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Learning Communities

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On Tuesday of this week, I was invited to attend a Board of Education meeting at Wellsville Central School to share a bit about the professional learning opportunities I’ve begun to facilitate there. As my description of the year’s events drew to a close, members of the Board opened a thoughtful conversation about sustainability, and I can’t tell you how much I appreciated this. It wasn’t the fact that members of a BOE were…

On my Kindle this week: The Power of Collective Wisdom and the Trap of Collective Folly by Alan Briskin, Sheryl Erickson, John Ott, and Tom Callanan. Forward by Peter Senge. Highlights: “I believe there is no more telling indicator of the absence of collective wisdom that the inability to learn as we go. It is characterized by rigidness and dogma. It is characterized by low trust and the inability to talk about difficult subjects where…

Last week, I had a chance to catch up with Andrea Hernandez. As we began debriefing the Skype session I participated in with her students a while back and what has happened since, I found myself connecting to her professional experiences in ways that I didn’t expect. Her honesty and her willingness to reveal the challenges that she faces in her work impressed me more than she probably realized in that moment, and all of…

Here’s one of the problems with traditional forms of professional development: I’m invited to come in for a handful of days, kick up some dust, get people who are hungry for progress excited about the possibilities, and then…..typically for reasons beyond anyone’s control…… I leave. When I leave? Those possibilities often settle to the floor with all of that dust I was invited to kick up. How does this happen? It happens because the administrator…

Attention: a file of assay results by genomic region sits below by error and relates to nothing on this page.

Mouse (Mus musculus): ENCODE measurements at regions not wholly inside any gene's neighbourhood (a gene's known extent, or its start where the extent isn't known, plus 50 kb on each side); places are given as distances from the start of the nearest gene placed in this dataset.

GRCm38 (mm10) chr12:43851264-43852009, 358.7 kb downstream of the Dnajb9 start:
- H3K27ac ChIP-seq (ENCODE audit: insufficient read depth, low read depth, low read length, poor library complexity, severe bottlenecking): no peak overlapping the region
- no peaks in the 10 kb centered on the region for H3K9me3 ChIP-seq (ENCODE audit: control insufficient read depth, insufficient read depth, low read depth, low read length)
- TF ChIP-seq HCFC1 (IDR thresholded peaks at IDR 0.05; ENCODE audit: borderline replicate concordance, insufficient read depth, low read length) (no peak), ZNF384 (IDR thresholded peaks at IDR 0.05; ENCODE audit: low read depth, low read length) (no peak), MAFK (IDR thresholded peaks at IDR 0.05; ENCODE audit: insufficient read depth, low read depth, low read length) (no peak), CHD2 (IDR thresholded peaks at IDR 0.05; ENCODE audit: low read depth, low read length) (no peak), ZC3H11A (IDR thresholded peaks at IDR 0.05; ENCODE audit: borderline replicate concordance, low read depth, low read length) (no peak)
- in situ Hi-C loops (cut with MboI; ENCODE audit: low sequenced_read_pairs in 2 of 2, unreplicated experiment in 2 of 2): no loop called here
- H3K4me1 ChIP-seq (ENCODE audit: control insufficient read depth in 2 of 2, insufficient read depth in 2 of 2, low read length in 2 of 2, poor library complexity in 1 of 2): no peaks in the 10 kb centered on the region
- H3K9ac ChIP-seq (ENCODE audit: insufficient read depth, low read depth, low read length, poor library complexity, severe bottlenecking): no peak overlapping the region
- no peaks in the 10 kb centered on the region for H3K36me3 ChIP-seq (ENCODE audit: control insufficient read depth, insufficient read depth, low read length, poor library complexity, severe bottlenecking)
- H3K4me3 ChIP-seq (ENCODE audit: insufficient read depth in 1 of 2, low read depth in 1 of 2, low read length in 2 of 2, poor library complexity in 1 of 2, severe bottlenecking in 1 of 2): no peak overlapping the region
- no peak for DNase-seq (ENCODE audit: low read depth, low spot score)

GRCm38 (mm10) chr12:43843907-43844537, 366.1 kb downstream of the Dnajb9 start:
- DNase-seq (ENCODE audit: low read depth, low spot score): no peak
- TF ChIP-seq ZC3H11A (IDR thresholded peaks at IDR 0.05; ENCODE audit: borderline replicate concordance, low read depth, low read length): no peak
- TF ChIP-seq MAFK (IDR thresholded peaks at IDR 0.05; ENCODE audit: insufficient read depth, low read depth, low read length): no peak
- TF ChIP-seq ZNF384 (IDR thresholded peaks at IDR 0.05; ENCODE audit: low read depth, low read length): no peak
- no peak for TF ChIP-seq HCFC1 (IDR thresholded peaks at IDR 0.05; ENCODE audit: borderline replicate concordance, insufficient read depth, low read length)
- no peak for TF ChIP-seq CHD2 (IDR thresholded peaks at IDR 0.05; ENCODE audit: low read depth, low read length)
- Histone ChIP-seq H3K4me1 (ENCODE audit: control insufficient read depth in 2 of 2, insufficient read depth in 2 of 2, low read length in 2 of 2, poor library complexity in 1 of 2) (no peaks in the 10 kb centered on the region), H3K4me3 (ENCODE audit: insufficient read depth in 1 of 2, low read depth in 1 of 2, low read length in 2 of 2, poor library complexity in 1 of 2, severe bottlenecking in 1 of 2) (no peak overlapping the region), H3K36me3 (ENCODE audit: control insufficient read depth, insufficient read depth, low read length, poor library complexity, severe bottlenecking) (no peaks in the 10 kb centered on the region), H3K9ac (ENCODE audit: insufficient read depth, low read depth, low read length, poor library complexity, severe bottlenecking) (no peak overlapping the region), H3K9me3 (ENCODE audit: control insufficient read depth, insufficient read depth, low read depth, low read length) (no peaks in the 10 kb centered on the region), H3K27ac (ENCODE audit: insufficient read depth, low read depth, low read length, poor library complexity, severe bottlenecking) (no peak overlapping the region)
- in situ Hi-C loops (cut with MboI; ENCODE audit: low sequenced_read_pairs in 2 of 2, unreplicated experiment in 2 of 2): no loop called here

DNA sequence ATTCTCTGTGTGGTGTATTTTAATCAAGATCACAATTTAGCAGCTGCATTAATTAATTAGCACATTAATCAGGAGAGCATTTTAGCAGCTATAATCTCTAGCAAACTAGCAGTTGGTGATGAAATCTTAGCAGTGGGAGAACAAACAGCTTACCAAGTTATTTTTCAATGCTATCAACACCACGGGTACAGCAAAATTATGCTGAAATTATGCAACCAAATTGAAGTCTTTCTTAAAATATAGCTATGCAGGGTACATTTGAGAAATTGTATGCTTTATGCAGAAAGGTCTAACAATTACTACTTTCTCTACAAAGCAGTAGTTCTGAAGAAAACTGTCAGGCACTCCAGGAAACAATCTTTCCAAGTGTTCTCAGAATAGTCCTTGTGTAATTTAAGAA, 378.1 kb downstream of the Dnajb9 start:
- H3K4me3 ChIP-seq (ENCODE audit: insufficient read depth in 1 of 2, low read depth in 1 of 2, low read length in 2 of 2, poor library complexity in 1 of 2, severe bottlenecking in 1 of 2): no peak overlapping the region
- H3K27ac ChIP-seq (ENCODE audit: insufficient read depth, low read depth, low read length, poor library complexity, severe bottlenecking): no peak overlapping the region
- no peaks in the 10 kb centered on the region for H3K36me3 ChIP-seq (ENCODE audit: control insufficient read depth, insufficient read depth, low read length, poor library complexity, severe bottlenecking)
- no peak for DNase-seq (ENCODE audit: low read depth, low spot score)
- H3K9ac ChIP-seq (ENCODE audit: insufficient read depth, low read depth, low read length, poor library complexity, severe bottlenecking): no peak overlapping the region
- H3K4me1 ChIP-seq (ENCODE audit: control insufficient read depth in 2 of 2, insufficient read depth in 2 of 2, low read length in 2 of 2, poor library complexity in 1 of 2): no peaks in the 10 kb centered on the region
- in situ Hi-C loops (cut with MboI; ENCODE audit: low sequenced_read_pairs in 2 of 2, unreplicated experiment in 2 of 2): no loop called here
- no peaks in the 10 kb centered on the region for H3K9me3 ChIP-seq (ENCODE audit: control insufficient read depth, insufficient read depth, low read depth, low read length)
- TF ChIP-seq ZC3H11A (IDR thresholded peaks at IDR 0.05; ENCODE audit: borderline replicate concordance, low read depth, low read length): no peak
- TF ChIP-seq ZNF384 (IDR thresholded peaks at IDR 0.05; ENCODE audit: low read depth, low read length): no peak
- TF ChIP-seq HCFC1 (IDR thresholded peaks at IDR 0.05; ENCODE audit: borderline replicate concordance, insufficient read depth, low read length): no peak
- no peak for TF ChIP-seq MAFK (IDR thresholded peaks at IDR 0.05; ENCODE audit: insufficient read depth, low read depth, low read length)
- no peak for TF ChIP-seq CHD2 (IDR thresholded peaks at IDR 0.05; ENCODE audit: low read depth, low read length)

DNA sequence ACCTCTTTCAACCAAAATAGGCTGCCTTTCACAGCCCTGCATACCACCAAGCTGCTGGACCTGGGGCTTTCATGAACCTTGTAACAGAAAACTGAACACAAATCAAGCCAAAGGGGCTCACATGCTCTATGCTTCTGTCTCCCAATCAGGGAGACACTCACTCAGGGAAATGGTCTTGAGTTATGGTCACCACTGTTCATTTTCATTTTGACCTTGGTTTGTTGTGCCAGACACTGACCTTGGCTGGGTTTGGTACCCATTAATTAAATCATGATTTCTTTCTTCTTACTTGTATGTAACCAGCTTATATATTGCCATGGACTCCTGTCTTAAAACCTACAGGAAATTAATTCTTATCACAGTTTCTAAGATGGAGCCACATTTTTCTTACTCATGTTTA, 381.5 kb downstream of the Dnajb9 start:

Local teachers will tell you that you can tell who the fellows of the WNY Writing Project are by the light in their eyes. If you live in Western New York and you’re visiting me here, chances are you know what I’m talking about. You know who these people are, and you know how substantial and far-reaching that community’s influence is. I’ve spent the better part of my professional life longing to be a part…

I’ve been coaching in several districts over the last two weeks, beginning conversations with teachers who are thinking deeply about what student-centered learning communities are and what they can do at the start of the school year to begin establishing them. We’re realizing that transformation can begin to happen in simple ways. For instance, consider the different approaches taken by each of the teachers below. Which leverages the collective expertise of the group and enables…

The Beginning of a Writing Process, WNY Young Writers’ Studio 2010 It happens every year. “We’re only here because our moms made us come,” they told me. “We hate writing. Seriously.” Seriously? I wonder if most kids are given much of a chance to consider what writing really is anymore or why they would even want to do it outside of the classroom. And so I suggest that writing isn’t just about linear text. It…

I just finished the last of five very different but very meaningful “opening week” sessions inside of the schools that I work in long term. It’s inspiring to watch teachers begin the year by engaging in collaborative goal setting and planning for a year of individual or team-directed professional development, particularly when not so long ago, conversations like this seemed close to impossible. Everything from wonky scheduling to tight resources to lack of protocols to…

Alice came to a fork in the road.  “Which road do I take?” she asked. “Where do you want to go?” responded the Cheshire cat. “I don’t know,” Alice answered. “Then,” said the cat, “it doesn’t matter.” ~Lewis Carroll, Alice in Wonderland Many of us use the start of the new school year to refine our vision of the difference we hope to make in our buildings and in the field as a whole.  How…

She’s been a fellow of the WNY Young Writers’ Studio for three years now. Every August, she devotes a week of her life to the study of what learning communities are and how she’s grown as a result of her participation in ours. She comes back every other month throughout the school year. She visits our ning almost daily. She connects herself to those who can help her, and she reaches out to do the…